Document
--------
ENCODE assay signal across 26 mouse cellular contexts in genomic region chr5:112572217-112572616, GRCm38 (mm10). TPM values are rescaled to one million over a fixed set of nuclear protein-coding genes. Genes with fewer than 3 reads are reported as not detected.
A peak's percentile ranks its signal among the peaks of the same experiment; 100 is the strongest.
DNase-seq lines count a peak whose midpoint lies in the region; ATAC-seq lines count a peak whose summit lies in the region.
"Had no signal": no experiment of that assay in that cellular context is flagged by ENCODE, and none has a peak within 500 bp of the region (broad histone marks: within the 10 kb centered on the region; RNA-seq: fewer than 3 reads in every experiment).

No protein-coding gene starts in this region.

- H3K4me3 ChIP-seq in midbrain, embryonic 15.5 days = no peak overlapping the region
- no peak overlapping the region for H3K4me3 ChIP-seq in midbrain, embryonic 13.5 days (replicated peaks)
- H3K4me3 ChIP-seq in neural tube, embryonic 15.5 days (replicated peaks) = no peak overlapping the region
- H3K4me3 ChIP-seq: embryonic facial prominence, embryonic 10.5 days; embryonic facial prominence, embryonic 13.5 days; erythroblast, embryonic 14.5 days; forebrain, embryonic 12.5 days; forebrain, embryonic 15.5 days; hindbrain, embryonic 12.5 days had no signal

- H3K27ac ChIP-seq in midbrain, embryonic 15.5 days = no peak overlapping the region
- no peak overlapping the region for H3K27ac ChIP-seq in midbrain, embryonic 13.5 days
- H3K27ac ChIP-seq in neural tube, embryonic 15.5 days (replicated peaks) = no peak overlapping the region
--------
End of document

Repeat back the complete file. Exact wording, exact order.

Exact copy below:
ENCODE assay signal across 26 mouse cellular contexts in genomic region chr5:112572217-112572616, GRCm38 (mm10). TPM values are rescaled to one million over a fixed set of nuclear protein-coding genes. Genes with fewer than 3 reads are reported as not detected.
A peak's percentile ranks its signal among the peaks of the same experiment; 100 is the strongest.
DNase-seq lines count a peak whose midpoint lies in the region; ATAC-seq lines count a peak whose summit lies in the region.
"Had no signal": no experiment of that assay in that cellular context is flagged by ENCODE, and none has a peak within 500 bp of the region (broad histone marks: within the 10 kb centered on the region; RNA-seq: fewer than 3 reads in every experiment).

No protein-coding gene starts in this region.

- H3K4me3 ChIP-seq in midbrain, embryonic 15.5 days = no peak overlapping the region
- no peak overlapping the region for H3K4me3 ChIP-seq in midbrain, embryonic 13.5 days (replicated peaks)
- H3K4me3 ChIP-seq in neural tube, embryonic 15.5 days (replicated peaks) = no peak overlapping the region
- H3K4me3 ChIP-seq: embryonic facial prominence, embryonic 10.5 days; embryonic facial prominence, embryonic 13.5 days; erythroblast, embryonic 14.5 days; forebrain, embryonic 12.5 days; forebrain, embryonic 15.5 days; hindbrain, embryonic 12.5 days had no signal

- H3K27ac ChIP-seq in midbrain, embryonic 15.5 days = no peak overlapping the region
- no peak overlapping the region for H3K27ac ChIP-seq in midbrain, embryonic 13.5 days
- H3K27ac ChIP-seq in neural tube, embryonic 15.5 days (replicated peaks) = no peak overlapping the region